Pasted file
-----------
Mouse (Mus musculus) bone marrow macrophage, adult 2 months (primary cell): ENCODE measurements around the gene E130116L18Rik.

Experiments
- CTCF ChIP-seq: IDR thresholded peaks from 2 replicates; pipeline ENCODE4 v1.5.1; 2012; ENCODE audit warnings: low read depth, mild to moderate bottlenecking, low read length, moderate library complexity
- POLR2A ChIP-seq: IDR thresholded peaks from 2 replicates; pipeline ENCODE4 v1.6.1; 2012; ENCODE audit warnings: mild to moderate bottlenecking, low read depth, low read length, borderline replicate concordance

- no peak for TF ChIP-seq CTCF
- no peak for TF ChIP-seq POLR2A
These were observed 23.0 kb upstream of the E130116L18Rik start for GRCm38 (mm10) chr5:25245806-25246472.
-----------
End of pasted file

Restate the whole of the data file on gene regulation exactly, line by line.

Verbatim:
Mouse (Mus musculus) bone marrow macrophage, adult 2 months (primary cell): ENCODE measurements around the gene E130116L18Rik.

Experiments
- CTCF ChIP-seq: IDR thresholded peaks from 2 replicates; pipeline ENCODE4 v1.5.1; 2012; ENCODE audit warnings: low read depth, mild to moderate bottlenecking, low read length, moderate library complexity
- POLR2A ChIP-seq: IDR thresholded peaks from 2 replicates; pipeline ENCODE4 v1.6.1; 2012; ENCODE audit warnings: mild to moderate bottlenecking, low read depth, low read length, borderline replicate concordance

- no peak for TF ChIP-seq CTCF
- no peak for TF ChIP-seq POLR2A
These were observed 23.0 kb upstream of the E130116L18Rik start for GRCm38 (mm10) chr5:25245806-25246472.